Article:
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Nige has, I am sure, read all that, and has already got a blingy deep'n'wide ali radiator, just apparently it aint enough to keep the 5.2 Eales cool.

I still reckon there is another problem somewhere that just hasn't been identified -I can't see why my 4.0 putting out ~240-250BHP should be putting out so much less heat than a 5.2 putting out 330BHP. Mine is cooled on a stock RRC radiator with some twin electric mondeo fans switched around 85C, and never had a problem.

Anyways, this is an electric water pump thread, not a continued cooling problem thread :)

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Nige has, I am sure, read all that, and has already got a blingy deep'n'wide ali radiator, just apparently it aint enough to keep the 5.2 Eales cool.

I still reckon there is another problem somewhere that just hasn't been identified -I can't see why my 4.0 putting out ~240-250BHP should be putting out so much less heat than a 5.2 putting out 330BHP. Mine is cooled on a stock RRC radiator with some twin electric mondeo fans switched around 85C, and never had a problem.

Anyways, this is an electric water pump thread, not a continued cooling problem thread :)

Sorry . . . I must have gotten confused by his initial post starting with the word "cooling ....."! ^_^

I just didn't want him to start cutting useless holes in his bonnet and so on. I agree with you though, there must be a problem somewhere else. A 5.2 litre V8 is dead average in American terms so the cooling shouldn't be such a drama. I merely mentioned my own humble experience since I found that anything other than a good radiator made no difference. Come to think of it, there's a guy on aulro.com running a Chevy, (5.0 litre?), with a stock standard radiator and electric fans, one wired to always run. Apparently he's had no trouble for years in Melbourne or somewhere like that.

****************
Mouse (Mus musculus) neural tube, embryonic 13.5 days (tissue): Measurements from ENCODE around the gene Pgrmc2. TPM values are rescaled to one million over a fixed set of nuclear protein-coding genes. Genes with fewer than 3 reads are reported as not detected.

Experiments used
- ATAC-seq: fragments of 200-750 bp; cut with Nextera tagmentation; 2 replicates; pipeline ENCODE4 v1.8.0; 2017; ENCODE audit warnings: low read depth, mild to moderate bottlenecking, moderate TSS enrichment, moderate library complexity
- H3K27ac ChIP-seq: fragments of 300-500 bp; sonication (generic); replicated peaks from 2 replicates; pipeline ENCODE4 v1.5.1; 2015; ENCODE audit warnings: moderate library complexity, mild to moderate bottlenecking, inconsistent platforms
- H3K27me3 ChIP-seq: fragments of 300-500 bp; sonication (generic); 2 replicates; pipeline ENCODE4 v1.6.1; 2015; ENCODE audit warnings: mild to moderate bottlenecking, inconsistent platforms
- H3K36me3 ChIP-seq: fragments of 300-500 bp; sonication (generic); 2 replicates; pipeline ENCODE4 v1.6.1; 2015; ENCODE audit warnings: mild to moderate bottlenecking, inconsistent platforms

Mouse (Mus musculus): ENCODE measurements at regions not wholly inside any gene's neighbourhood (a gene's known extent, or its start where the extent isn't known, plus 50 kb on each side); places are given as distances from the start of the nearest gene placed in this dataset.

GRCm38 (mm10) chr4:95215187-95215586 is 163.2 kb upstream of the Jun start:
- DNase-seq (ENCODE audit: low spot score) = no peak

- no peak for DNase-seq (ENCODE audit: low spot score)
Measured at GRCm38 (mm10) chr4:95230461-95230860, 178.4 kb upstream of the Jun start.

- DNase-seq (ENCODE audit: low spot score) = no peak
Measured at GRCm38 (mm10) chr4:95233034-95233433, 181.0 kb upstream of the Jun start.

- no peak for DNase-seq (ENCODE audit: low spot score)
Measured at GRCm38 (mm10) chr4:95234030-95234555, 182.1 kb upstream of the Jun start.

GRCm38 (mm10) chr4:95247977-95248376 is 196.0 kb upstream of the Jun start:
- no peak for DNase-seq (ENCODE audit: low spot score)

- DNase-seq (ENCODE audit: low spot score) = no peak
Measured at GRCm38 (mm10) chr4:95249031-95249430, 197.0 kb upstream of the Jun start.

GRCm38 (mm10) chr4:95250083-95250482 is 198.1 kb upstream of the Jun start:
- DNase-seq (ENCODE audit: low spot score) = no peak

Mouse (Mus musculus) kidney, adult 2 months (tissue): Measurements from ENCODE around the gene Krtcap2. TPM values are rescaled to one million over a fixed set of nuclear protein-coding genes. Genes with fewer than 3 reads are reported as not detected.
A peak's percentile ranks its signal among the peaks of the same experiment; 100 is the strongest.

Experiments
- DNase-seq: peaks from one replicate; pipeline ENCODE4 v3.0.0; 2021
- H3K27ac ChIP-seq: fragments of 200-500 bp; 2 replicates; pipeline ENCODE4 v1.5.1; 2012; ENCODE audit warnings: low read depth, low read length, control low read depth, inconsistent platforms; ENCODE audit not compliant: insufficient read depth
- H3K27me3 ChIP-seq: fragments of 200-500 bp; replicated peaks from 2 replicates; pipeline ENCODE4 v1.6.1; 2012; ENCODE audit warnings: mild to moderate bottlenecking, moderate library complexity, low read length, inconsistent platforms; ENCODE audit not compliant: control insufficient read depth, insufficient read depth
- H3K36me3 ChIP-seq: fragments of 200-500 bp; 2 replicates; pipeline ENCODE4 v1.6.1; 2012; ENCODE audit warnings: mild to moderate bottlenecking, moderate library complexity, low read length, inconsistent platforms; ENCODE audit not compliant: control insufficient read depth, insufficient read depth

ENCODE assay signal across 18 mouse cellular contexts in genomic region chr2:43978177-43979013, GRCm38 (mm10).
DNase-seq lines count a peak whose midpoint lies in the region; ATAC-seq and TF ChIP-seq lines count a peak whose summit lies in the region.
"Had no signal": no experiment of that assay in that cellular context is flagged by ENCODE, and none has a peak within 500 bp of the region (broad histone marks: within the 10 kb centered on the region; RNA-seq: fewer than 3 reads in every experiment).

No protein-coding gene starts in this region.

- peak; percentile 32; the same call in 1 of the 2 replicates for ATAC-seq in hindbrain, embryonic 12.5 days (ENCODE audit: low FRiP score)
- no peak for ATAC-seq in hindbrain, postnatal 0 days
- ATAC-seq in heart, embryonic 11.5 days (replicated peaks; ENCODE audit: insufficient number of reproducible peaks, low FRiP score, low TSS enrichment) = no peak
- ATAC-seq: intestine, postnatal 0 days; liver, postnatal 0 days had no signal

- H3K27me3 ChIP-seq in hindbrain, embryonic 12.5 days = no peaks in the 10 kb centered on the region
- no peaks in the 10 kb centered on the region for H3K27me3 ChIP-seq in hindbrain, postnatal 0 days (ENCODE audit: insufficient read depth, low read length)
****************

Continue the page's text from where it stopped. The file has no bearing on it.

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Theres 5.2s and 5.2s...

Mine is pretty much s race engine. Billet crank aluminium rods short skirt pistons square bore x stroke eorked heads high comp....vs a large std 5.0 somethong big cc srd engine

In simple terms mine revs fast..like s motor bike vs a lorry

This generates heat....lots if it...

These engines are normally in rear engine racers with big fans roof scoops and electric water pumps. Mine is in a road going 90 with front mounted engine. ...ewp has made a huge difference....just after a but more....

louvres this Saturday ....

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Yeah but if it's crawling / normal road use Nige, it's not at 6k RPM / 342 BHP and a throbbing lump of madness... It's like every other large capacity V8 at that point. Generating heat that needs to be dissipated.

If others are able to use stock items that cool "similar" engines in more "normal" usage conditions then similar cooling capacity ought to be abe to look after your engine. Now if you are going everywhere in low range, 1st gear and 6k RPM then you deserve to blow it up and boil it to death.....

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just a thought give je a ring and see what they spec on the cooling front for their big v8 defender conversions

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:D

Well, today was a "Back of fag packet" Plan. Remember the 5.2 has a target temp of 80 degrees +/- 5